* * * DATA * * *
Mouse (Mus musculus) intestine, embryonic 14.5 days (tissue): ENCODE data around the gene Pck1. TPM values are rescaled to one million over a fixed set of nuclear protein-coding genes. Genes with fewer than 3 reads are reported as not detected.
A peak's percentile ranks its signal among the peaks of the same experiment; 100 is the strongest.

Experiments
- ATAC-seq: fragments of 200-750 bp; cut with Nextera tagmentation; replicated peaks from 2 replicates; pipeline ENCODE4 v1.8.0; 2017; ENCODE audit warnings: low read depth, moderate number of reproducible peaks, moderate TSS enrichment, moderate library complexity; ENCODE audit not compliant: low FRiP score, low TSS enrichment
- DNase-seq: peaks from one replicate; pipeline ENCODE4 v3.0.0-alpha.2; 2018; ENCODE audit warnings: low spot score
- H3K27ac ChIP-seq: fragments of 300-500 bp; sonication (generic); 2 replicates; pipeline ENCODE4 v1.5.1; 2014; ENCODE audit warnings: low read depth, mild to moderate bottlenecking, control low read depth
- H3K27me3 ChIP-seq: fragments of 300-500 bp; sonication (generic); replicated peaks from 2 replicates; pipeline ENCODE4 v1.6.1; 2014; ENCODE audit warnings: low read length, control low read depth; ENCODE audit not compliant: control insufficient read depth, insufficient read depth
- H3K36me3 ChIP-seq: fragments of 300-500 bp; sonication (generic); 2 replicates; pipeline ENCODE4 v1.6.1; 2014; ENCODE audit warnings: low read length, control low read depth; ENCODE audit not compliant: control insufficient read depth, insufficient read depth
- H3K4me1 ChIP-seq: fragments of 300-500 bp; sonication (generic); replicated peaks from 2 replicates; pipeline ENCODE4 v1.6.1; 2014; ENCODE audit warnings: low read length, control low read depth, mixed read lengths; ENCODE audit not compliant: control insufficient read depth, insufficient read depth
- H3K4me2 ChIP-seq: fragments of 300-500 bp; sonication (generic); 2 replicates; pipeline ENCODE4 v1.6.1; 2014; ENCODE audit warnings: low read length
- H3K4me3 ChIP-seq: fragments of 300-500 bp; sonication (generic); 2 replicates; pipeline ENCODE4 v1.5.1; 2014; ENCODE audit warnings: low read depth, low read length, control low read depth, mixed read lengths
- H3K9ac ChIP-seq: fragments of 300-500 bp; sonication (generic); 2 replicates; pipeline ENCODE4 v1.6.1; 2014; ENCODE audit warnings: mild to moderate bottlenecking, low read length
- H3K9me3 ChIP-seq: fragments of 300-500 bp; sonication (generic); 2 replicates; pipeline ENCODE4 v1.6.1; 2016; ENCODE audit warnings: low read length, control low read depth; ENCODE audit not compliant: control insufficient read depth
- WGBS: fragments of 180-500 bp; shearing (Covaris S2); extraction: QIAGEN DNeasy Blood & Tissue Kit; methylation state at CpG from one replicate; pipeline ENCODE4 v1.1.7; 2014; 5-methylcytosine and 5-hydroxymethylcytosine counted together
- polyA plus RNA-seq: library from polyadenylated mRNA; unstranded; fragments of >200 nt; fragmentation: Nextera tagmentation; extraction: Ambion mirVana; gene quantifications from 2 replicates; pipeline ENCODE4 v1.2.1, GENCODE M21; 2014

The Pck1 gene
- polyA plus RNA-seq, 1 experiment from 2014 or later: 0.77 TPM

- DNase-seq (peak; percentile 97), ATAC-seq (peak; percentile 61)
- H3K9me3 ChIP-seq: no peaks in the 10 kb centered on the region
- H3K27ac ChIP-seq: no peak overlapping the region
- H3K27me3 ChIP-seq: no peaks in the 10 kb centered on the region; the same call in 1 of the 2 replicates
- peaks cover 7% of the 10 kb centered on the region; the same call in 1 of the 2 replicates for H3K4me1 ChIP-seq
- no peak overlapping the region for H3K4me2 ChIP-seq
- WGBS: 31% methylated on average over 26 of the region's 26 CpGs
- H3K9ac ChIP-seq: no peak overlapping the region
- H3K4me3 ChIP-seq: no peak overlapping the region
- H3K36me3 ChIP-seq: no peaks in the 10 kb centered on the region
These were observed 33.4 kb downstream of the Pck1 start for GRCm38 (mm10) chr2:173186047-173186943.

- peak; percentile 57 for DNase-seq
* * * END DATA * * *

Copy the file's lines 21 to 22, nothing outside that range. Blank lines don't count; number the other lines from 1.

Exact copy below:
- H3K27me3 ChIP-seq: no peaks in the 10 kb centered on the region; the same call in 1 of the 2 replicates
- peaks cover 7% of the 10 kb centered on the region; the same call in 1 of the 2 replicates for H3K4me1 ChIP-seq